In addition to the huge human heads and the sacrificial altar / astronomical observatory, the newly discovered rock shrine at Eagles’ Rocks in Bulgaria’s Mineralni Bani Municipality, Haskovo District, also features makeshift stairways carved into the rocks and numerous trapezoid-shaped niches hewn high into the rocks.

The archaeologist jokes that “this time the treasure hunters did something useful” because during their three-day exploration of the newly found rock shrine at Eagles’ Rocks, she and her colleague Stefanka Ivanova were able to easily recover fragments of prehistoric ceramic vessels from an abandoned pit dug up by treasure hunters.

Asked to summarize on her main findings during her decades of work on the number of prehistoric rock shrines in Bulgaria such as Belintash, Tatul, Perperek (also known as Perperikon or Perperik), Gluhite Kamani (“the Deaf Stones”), and Dolnoslav, Raduncheva says her main achievement is proving that the entire “shrine system” covering a holy territory was the work of a single civilization during the Chalcolithic period, with some of the shrines having been started at the very end of the Neolithic.

“The people from the plains created these shrines in the mountains. In certain days and hours which they knew they had to be there to meet with their gods, and to offer sacrifice, they would go up to the shrines. It is also possible that they went from one shrine to the next but we cannot determine their [shrine routes] for certain,” Raduncheva says.

“After [this prehistoric civilization], the Ancient Thracians used parts of these shrines, though not the entire holy territory. And then came later ages when the shrines were no longer used as originally intended. A number of them were turned into medieval fortresses,” she adds.

She points out that one of the shrines in question is the Tatul Rock Shrine, which has been explored by archaeologists Stefanka Invanova and Nikolay Genov. Among other things, it is known for hypotheses that it might have been the shrine of Ancient Thracian poet and musician Orpheus.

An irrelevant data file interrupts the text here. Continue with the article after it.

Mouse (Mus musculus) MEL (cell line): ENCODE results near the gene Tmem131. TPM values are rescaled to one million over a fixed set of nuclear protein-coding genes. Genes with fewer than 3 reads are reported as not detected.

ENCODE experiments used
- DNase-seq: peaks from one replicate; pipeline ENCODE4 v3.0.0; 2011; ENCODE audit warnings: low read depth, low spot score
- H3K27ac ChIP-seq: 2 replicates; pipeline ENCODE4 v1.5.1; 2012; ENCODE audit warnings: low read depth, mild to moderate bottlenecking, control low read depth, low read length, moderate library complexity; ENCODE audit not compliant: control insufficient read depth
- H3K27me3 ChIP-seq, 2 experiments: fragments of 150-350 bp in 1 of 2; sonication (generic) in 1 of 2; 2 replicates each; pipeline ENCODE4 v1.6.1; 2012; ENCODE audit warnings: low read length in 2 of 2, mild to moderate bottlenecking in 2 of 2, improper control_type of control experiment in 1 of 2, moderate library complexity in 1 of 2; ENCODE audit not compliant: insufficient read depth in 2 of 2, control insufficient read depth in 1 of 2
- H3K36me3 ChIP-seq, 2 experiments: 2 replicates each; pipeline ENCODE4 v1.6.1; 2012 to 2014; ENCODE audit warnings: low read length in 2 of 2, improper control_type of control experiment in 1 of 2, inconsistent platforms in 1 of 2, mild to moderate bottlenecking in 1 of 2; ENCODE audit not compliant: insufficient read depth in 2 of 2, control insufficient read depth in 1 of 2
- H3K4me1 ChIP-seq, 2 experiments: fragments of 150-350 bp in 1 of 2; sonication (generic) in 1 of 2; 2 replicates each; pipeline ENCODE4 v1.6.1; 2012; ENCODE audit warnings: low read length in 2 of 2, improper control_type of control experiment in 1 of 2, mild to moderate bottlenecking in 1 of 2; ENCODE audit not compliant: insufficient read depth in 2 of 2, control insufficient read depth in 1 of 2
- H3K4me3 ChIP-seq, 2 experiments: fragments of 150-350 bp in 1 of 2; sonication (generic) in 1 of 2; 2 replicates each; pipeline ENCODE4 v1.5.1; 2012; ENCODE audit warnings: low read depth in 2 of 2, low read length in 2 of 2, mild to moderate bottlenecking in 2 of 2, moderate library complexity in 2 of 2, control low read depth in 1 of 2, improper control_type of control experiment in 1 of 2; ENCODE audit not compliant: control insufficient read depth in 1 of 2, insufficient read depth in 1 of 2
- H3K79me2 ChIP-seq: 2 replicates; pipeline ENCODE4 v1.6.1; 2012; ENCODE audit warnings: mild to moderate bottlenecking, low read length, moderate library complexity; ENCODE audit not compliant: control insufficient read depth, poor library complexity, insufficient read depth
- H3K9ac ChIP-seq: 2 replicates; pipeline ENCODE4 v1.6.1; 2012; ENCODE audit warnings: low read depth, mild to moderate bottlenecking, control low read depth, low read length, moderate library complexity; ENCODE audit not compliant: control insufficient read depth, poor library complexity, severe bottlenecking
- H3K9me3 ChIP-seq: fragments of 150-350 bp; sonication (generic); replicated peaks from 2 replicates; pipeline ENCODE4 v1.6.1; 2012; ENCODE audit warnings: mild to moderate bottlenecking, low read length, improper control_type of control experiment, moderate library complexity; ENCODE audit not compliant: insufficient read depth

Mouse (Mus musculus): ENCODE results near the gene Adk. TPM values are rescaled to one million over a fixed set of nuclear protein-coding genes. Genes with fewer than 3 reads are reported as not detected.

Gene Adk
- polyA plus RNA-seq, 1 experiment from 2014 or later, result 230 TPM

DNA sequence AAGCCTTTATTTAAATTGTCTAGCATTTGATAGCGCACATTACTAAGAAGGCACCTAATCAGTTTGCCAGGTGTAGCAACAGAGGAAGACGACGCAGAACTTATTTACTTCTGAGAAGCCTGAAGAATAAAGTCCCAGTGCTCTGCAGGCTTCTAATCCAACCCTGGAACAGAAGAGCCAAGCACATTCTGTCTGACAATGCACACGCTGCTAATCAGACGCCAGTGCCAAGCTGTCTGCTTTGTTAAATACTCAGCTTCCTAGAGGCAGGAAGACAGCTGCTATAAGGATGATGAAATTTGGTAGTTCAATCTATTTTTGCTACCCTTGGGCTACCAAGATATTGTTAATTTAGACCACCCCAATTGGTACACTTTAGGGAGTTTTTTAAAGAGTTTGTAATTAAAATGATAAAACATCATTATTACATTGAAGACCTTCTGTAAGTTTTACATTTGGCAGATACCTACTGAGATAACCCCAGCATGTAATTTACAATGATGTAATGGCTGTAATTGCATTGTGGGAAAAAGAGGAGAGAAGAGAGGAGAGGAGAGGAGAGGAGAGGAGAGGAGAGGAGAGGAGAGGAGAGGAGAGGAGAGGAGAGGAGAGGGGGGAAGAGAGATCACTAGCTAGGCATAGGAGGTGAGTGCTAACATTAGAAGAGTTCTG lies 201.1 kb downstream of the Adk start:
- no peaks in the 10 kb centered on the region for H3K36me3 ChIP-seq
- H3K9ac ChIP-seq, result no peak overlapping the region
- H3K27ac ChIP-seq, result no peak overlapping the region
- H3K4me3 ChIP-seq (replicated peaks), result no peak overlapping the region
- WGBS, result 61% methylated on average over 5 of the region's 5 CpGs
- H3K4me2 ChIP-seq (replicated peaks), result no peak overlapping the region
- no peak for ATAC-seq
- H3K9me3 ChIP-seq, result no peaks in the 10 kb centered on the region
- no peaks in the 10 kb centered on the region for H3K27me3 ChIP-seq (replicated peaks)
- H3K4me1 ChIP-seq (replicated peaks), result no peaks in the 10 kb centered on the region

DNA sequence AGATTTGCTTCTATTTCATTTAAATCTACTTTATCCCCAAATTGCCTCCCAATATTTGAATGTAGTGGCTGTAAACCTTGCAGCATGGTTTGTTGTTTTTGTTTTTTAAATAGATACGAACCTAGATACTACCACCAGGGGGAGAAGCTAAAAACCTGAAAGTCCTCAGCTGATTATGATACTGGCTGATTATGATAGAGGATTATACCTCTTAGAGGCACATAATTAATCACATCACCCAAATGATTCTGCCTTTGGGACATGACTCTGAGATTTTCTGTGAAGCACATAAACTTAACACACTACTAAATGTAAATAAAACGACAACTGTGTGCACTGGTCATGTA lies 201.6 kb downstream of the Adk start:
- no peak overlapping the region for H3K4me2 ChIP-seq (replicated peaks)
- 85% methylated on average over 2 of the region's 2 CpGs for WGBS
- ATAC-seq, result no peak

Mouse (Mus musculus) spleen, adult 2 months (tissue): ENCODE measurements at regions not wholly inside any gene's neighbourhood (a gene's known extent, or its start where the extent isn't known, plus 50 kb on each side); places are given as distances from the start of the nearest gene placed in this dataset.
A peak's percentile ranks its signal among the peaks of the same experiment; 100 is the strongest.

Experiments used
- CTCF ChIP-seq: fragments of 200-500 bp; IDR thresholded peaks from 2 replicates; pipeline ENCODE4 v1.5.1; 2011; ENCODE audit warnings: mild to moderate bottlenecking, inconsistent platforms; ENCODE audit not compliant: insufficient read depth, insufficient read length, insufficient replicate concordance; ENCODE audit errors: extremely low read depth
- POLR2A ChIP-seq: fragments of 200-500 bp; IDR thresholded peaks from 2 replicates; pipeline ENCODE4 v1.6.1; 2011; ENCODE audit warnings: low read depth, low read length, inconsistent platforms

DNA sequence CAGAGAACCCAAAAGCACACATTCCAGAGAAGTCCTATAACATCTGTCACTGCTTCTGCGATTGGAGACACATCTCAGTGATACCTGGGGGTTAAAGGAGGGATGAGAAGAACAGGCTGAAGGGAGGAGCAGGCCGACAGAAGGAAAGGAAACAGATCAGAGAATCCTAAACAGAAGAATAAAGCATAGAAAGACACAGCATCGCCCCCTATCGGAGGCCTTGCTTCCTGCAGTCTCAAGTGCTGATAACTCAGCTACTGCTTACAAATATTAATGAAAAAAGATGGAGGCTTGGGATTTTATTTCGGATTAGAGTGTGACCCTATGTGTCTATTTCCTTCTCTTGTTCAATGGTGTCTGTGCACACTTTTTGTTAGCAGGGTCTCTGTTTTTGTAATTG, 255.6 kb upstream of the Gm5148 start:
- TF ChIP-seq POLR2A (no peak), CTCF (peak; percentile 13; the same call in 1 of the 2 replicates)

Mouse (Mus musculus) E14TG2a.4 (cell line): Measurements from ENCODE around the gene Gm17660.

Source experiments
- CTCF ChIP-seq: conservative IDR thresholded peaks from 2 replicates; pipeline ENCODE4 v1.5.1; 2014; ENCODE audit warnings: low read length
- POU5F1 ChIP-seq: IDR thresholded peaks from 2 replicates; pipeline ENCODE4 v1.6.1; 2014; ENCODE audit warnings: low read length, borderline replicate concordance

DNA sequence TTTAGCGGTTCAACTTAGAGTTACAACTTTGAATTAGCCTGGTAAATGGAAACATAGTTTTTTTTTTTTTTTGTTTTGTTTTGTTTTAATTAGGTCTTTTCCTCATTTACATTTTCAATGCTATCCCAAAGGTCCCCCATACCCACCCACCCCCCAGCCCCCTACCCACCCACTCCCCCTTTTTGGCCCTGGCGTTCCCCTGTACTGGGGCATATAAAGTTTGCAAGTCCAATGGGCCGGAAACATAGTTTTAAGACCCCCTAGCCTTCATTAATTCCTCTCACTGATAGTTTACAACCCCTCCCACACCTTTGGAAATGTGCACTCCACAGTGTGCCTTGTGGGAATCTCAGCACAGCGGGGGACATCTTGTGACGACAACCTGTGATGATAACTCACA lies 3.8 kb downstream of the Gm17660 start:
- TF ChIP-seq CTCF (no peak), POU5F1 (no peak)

However, Raduncheva says it is much older, and that aerial viewing has led to the conclusion that in the 4th millennium BC, the entire hill where the shrine is located was shaped as a prehistoric idol; the shrine itself is situated on the idol’s head.

Eagles Rocks Shrine 2

Views of the Eagles’ Rocks shrine, part of the prehistoric holy territory in the Rhodope Mountains in Southern Bulgaria. Photo: Miroslav Chobanov, Mediacafe

Eagles Rocks Shrine 4

A view of the entire Eagles’ Rocks formation. Some of the trapezoid-shaped rock niches are visible, and so is the female human side face profile on the left, in the back row of rocks. Compare it with the image on the second photo above. Photo: Miroslav Chobanov, Mediacafe

The archaeologist notes also that the name of this first prehistoric European civilization which existed before the Ancient Thracians could not be known because it had no script and left no written sources.

“We can’t say what their name was. They were peoples without writing. These were our very, very distant ancestors,” Raduncheva notes.

She explains the prehistoric civilization in question raised livestock and employed agriculture for a living, but also hunted extensively. It had in-depth knowledge of astronomy which was kept by a class of priests serving the rock shrines.

In her words, this first European civilization which developed on the territory of modern-day Bulgaria came from Asia Minor.

“In Asia Minor, there are similar rock shrines, niches, and sites some of which are 12,000 years old. This civilization came here during the Neolithic, and its universe was adopted and developed further [by this first European civilization],” Raduncheva concludes.

Also check out our original article on the discovery of the Eagles’ Rocks prehistoric shrine which also includes more photos:

5,000-Year-Old Prehistoric Rock Shrine with Huge Human Faces Hewn In Discovered in Bulgaria’s Rhodope Mountains

The prehistoric sacrificial altar / astronomical observatory at the Eagles' Rocks shrine. The rock where it is located has been named Chobanov's Rock, after its discoverer. Photos: Miroslav Chobanov, Mediacafe

The prehistoric sacrificial altar / astronomical observatory at the Eagles’ Rocks shrine. The rock where it is located has been named Chobanov’s Rock, after its discoverer. Photo: Miroslav Chobanov, Mediacafe